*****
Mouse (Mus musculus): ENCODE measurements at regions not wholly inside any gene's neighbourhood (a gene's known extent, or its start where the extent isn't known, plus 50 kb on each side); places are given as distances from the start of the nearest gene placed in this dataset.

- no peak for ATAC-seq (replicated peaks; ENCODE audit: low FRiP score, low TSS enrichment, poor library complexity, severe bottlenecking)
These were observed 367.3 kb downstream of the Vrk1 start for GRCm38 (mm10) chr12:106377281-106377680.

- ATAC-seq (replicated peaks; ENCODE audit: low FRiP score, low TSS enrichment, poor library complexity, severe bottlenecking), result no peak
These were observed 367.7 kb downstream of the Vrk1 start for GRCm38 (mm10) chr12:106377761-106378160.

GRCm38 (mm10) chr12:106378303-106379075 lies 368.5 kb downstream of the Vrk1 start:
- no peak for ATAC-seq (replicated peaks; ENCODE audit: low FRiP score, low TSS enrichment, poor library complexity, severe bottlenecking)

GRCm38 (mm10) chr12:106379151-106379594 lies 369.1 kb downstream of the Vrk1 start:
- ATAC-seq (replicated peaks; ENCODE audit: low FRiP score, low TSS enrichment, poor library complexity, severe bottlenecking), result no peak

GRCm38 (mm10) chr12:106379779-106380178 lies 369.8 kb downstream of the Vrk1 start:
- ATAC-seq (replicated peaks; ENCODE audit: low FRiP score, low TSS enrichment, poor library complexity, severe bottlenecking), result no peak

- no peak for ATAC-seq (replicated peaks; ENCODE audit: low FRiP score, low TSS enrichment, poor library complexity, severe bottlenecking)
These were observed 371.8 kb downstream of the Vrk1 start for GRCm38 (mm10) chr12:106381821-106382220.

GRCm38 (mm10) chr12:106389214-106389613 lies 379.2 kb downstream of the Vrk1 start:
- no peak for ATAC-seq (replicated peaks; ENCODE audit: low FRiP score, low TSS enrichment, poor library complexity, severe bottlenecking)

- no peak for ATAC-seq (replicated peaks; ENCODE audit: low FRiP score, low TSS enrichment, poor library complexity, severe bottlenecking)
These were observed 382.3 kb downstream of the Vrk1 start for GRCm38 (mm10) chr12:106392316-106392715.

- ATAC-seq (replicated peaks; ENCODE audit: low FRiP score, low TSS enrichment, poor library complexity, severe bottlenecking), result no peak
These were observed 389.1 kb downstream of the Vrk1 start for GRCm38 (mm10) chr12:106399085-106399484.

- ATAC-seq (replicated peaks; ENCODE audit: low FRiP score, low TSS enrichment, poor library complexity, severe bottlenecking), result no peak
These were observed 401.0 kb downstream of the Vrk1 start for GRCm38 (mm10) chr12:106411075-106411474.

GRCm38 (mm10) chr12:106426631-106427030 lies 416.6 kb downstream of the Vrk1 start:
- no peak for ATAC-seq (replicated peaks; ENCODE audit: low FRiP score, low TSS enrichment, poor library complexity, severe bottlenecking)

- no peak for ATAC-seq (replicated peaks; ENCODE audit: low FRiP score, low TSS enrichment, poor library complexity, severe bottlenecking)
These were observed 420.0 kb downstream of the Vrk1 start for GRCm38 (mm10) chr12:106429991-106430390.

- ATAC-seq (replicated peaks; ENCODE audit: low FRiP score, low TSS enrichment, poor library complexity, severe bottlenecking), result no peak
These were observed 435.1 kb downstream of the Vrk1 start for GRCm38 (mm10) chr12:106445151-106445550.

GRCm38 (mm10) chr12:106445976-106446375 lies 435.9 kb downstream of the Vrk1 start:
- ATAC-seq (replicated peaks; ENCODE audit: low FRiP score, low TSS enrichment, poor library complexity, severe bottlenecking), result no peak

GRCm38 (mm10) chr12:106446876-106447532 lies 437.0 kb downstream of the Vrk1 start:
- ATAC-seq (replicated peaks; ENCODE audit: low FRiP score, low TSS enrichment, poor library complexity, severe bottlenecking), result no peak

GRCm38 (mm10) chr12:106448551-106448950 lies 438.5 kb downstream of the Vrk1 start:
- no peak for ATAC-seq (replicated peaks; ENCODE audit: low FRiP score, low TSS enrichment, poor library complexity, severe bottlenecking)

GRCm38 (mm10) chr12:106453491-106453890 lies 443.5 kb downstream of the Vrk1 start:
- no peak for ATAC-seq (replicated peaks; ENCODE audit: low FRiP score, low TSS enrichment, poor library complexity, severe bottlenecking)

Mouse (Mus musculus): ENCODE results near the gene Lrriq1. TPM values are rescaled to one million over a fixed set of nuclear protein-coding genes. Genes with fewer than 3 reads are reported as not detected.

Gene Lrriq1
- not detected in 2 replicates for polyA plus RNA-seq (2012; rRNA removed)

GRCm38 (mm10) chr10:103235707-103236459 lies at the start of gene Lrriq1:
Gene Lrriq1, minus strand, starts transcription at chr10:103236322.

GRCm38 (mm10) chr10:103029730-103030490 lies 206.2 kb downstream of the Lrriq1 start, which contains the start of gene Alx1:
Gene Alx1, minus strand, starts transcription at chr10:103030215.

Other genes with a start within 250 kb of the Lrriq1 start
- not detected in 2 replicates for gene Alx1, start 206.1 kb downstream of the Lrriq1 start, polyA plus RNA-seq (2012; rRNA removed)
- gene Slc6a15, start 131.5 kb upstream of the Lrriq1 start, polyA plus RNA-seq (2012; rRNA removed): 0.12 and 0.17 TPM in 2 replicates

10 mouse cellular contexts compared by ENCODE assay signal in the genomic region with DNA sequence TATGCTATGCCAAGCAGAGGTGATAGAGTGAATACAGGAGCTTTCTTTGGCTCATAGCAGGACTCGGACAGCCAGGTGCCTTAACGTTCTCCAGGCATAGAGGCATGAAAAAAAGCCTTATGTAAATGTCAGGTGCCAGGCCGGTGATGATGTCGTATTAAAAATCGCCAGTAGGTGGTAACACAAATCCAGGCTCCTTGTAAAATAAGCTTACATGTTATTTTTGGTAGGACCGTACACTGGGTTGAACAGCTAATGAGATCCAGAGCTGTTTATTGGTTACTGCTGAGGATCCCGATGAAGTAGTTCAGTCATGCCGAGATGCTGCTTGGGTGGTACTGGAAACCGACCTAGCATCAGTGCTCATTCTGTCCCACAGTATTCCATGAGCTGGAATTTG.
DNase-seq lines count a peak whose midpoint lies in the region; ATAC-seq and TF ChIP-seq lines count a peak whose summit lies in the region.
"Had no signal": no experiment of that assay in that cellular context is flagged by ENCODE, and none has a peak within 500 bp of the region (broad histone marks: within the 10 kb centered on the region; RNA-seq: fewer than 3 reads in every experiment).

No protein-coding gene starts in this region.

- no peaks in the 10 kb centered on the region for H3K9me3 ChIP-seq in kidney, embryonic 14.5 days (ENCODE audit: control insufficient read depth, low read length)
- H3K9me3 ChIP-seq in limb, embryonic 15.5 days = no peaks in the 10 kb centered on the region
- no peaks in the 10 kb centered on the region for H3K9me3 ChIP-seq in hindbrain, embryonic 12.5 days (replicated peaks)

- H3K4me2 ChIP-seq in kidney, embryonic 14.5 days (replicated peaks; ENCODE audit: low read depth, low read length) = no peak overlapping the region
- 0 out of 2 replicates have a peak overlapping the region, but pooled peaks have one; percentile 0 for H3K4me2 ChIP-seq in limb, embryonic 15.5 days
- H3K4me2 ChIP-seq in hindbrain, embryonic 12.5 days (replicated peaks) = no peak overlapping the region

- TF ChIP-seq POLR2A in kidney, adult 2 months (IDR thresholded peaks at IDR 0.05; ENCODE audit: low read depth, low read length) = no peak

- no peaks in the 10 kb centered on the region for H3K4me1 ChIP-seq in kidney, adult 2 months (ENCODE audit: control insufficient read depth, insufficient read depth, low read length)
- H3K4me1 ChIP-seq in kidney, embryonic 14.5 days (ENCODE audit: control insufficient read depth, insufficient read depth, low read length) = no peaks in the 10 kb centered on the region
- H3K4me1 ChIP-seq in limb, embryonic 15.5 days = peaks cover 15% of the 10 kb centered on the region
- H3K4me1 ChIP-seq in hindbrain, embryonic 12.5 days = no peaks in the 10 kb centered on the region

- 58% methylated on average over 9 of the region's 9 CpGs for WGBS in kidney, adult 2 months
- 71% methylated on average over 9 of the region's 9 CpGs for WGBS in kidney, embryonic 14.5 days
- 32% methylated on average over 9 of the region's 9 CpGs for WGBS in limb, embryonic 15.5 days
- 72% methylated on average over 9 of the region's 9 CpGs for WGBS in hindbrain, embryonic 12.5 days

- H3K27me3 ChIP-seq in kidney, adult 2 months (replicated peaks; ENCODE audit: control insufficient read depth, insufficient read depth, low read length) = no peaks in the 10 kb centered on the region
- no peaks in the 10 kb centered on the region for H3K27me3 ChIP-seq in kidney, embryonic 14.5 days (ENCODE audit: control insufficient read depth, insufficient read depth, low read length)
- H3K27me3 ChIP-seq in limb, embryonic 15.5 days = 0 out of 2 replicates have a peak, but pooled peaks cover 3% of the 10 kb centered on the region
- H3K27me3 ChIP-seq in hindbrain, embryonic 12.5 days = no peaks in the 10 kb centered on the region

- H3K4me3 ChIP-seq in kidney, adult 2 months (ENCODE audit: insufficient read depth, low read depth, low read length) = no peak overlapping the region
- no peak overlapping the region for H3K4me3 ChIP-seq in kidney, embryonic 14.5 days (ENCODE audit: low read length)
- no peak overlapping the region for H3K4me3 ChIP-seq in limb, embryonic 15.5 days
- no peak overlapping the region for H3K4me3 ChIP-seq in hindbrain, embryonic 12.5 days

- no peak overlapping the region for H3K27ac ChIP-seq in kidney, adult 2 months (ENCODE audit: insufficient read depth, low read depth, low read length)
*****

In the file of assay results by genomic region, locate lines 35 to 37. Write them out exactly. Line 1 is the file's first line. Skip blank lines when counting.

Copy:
- no peak for ATAC-seq (replicated peaks; ENCODE audit: low FRiP score, low TSS enrichment, poor library complexity, severe bottlenecking)

Mouse (Mus musculus): ENCODE results near the gene Lrriq1. TPM values are rescaled to one million over a fixed set of nuclear protein-coding genes. Genes with fewer than 3 reads are reported as not detected.

Gene Lrriq1